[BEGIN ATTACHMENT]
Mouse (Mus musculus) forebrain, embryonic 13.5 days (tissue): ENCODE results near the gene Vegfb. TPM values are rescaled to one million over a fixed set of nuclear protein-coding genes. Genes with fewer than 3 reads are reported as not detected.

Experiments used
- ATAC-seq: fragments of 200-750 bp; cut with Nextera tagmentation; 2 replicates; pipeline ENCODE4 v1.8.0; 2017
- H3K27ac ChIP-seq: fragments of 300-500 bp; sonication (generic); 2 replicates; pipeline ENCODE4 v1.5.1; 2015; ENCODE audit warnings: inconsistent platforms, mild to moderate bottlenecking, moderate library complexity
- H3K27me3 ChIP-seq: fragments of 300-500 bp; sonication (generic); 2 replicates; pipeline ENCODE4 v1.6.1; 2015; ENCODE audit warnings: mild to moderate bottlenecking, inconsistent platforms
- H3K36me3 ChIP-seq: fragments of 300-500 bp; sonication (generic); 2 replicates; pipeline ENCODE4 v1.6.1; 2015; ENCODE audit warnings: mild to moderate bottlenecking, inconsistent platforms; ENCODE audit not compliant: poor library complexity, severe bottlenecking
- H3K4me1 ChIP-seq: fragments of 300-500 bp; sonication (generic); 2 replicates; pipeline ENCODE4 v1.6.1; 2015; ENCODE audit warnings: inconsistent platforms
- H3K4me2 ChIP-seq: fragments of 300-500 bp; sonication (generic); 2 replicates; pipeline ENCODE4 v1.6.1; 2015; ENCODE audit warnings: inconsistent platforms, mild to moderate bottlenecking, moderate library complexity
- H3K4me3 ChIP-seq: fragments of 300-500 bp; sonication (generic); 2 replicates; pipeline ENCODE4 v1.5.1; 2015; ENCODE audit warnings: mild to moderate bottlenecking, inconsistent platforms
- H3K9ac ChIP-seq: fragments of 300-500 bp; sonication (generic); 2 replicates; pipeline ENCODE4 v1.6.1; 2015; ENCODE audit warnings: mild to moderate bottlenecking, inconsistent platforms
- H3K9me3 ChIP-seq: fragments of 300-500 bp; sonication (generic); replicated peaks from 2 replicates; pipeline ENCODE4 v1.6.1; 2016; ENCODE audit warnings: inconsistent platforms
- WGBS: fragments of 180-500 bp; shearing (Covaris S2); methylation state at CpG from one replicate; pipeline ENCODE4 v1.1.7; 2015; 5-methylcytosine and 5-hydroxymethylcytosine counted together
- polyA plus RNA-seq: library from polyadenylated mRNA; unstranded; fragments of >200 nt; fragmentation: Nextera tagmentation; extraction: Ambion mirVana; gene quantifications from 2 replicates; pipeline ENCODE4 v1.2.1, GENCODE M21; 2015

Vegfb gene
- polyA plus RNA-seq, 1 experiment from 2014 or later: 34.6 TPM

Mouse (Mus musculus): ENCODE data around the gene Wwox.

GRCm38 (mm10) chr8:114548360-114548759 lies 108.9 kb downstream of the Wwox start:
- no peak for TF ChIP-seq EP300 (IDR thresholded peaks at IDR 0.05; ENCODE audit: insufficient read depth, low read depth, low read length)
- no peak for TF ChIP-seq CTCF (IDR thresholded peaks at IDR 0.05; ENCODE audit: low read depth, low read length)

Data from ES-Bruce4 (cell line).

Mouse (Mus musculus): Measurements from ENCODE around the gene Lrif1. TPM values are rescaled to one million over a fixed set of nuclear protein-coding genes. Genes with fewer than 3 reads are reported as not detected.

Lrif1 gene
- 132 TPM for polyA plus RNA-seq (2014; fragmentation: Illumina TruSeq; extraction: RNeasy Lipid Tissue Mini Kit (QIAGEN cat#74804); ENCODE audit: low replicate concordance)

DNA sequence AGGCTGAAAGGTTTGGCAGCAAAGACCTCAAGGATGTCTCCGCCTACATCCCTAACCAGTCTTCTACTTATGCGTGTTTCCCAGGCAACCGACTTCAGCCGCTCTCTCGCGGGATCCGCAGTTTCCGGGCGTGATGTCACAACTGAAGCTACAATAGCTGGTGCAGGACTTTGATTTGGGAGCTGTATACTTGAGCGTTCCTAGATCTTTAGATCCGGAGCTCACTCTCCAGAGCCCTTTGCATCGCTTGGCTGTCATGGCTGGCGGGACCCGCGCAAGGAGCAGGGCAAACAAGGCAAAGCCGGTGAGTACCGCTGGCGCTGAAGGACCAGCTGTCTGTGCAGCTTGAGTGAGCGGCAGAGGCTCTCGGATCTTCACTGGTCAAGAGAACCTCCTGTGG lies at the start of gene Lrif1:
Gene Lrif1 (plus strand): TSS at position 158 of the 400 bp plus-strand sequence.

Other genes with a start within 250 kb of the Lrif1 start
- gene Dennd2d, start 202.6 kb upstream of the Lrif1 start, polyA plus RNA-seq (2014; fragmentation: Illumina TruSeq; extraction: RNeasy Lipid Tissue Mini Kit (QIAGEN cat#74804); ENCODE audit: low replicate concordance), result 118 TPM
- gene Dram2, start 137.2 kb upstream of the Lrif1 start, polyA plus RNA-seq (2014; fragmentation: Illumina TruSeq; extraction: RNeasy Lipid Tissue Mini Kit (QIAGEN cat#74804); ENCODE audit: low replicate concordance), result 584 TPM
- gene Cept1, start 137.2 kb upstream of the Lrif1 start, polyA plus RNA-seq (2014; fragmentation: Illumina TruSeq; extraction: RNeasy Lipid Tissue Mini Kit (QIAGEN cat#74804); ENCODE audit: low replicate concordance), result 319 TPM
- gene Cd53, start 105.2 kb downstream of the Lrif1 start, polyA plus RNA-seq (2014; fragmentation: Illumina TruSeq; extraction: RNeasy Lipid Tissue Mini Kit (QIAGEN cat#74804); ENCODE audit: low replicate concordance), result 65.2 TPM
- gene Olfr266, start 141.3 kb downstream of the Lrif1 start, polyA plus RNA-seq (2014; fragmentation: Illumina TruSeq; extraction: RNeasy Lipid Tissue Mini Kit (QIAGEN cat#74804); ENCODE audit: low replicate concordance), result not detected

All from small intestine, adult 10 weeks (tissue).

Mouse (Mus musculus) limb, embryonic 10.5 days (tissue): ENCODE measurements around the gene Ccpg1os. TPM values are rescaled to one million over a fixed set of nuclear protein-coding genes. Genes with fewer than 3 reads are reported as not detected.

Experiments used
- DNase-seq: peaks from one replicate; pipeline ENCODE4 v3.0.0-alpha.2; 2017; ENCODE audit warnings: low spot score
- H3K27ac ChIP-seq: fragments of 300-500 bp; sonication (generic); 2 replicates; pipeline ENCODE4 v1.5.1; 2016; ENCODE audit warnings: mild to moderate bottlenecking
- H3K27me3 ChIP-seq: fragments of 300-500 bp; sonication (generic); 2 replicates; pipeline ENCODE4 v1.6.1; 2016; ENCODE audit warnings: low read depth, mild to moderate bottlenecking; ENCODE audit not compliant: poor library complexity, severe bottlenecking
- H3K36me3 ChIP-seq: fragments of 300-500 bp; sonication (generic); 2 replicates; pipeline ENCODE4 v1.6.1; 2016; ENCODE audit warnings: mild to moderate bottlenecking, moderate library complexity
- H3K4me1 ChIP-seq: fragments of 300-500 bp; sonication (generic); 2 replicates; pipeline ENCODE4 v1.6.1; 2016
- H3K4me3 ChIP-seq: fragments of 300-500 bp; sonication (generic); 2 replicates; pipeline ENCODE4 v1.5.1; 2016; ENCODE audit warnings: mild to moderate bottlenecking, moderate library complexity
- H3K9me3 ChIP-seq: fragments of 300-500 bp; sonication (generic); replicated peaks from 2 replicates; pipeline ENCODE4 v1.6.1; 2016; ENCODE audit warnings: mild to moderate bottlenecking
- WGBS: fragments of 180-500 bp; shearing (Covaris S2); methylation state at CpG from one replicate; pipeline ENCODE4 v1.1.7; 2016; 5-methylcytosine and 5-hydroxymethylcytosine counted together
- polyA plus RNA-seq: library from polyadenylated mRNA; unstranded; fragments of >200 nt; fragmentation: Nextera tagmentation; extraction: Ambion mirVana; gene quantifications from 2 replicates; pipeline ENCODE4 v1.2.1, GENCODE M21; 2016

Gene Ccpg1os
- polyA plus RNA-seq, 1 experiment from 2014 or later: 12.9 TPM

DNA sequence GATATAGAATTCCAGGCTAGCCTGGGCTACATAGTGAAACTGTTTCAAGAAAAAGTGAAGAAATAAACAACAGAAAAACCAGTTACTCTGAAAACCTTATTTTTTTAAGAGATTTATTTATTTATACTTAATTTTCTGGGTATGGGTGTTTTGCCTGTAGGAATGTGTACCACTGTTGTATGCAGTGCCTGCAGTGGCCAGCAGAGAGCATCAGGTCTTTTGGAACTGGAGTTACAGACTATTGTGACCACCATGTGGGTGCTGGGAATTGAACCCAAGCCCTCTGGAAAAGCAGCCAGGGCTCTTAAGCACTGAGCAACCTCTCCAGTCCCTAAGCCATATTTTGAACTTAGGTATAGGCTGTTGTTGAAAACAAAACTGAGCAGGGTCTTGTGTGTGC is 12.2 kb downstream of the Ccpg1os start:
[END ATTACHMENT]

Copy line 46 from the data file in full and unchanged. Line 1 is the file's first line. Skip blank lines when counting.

DNA sequence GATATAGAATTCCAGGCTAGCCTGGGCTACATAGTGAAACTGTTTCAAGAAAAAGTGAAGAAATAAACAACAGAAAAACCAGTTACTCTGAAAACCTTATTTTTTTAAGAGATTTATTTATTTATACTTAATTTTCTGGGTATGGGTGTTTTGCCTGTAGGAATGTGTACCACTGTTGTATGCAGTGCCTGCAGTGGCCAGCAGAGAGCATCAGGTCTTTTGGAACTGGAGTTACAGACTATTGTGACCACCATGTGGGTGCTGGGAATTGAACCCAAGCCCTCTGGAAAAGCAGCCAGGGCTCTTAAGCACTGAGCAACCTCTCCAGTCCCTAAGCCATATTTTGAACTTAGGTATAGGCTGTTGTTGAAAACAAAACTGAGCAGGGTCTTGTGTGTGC is 12.2 kb downstream of the Ccpg1os start: